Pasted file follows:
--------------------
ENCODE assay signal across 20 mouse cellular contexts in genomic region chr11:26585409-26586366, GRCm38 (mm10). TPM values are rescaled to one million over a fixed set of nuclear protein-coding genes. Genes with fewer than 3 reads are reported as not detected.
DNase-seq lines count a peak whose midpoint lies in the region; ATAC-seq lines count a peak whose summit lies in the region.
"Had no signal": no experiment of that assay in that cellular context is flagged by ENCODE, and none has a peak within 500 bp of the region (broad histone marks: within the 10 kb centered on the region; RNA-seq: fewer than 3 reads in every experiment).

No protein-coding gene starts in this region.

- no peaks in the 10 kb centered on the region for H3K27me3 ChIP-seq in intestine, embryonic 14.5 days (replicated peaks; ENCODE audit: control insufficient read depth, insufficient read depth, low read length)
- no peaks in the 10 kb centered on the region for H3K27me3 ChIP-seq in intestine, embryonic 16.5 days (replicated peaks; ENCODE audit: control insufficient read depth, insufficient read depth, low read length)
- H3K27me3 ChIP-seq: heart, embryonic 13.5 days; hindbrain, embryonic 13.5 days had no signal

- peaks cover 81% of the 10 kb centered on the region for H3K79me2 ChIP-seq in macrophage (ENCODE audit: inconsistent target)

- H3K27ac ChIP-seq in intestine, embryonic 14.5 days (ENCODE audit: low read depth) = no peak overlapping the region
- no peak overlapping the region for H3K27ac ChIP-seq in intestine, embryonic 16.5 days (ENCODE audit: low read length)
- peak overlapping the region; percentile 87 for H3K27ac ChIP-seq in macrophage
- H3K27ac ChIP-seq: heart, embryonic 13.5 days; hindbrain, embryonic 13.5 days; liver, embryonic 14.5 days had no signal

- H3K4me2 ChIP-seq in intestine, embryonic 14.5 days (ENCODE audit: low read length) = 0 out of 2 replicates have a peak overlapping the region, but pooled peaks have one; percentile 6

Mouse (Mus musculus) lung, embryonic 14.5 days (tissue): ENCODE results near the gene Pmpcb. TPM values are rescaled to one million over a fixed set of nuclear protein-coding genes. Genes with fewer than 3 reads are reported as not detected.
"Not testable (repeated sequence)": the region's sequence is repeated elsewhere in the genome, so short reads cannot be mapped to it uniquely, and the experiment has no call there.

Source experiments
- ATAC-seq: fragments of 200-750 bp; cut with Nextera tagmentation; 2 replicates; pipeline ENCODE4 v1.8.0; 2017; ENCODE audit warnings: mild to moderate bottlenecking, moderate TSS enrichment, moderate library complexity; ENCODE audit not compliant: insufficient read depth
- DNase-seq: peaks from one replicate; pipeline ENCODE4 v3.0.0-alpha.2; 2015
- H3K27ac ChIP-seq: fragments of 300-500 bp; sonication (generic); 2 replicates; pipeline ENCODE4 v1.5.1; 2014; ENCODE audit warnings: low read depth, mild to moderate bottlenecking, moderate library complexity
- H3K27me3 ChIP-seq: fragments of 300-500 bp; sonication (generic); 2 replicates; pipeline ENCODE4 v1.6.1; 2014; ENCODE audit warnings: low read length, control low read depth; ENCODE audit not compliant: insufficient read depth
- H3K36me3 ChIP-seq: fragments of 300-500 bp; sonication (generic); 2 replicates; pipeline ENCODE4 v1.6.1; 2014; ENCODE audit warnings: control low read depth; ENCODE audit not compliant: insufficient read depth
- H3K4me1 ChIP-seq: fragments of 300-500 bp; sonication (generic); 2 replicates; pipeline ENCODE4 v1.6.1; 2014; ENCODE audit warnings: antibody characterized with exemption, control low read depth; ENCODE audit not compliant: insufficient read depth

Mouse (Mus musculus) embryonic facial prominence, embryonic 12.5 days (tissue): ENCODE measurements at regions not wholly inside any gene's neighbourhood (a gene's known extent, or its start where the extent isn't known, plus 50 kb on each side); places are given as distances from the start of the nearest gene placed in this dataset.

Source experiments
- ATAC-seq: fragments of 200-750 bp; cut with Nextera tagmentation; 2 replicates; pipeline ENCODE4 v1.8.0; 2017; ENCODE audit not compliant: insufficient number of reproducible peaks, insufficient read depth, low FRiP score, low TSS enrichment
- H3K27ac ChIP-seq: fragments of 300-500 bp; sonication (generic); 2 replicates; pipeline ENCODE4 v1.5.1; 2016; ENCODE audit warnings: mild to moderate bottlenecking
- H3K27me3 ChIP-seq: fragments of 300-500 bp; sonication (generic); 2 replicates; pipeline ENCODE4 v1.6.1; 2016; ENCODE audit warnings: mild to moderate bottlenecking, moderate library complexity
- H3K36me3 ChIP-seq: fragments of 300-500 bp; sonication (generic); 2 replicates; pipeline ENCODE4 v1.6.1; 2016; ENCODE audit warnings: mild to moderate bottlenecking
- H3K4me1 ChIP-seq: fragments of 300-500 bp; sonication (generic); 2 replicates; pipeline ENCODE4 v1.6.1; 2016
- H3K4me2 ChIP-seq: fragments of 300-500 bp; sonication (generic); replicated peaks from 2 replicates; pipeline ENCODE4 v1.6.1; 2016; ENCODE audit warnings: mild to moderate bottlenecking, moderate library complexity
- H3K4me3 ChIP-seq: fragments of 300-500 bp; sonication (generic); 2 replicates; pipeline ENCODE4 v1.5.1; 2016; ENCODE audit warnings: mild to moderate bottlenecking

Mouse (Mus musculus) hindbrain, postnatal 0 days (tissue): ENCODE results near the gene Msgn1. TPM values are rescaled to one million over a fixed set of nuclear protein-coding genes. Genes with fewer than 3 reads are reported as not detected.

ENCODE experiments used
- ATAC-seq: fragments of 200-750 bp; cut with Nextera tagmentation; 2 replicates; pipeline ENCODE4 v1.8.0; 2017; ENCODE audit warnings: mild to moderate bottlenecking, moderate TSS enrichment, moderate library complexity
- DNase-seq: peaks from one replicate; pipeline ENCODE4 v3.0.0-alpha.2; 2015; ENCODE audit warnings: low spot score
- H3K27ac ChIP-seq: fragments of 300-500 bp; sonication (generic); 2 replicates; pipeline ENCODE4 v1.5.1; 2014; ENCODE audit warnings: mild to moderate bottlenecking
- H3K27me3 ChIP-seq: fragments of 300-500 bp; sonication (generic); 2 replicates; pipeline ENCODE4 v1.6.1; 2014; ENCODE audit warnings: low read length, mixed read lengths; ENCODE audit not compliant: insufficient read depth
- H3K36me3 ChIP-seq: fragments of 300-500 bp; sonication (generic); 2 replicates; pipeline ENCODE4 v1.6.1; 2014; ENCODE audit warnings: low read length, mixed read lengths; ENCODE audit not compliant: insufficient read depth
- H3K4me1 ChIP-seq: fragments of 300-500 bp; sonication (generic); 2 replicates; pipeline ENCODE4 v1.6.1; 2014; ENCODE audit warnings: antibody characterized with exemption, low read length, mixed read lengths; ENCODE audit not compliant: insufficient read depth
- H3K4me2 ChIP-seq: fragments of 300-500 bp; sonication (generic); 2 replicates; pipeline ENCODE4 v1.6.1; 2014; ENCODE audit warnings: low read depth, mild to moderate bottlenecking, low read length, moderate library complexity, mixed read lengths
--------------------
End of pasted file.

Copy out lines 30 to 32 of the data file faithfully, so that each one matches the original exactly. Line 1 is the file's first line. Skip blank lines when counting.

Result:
- H3K4me2 ChIP-seq: fragments of 300-500 bp; sonication (generic); replicated peaks from 2 replicates; pipeline ENCODE4 v1.6.1; 2016; ENCODE audit warnings: mild to moderate bottlenecking, moderate library complexity
- H3K4me3 ChIP-seq: fragments of 300-500 bp; sonication (generic); 2 replicates; pipeline ENCODE4 v1.5.1; 2016; ENCODE audit warnings: mild to moderate bottlenecking

Mouse (Mus musculus) hindbrain, postnatal 0 days (tissue): ENCODE results near the gene Msgn1. TPM values are rescaled to one million over a fixed set of nuclear protein-coding genes. Genes with fewer than 3 reads are reported as not detected.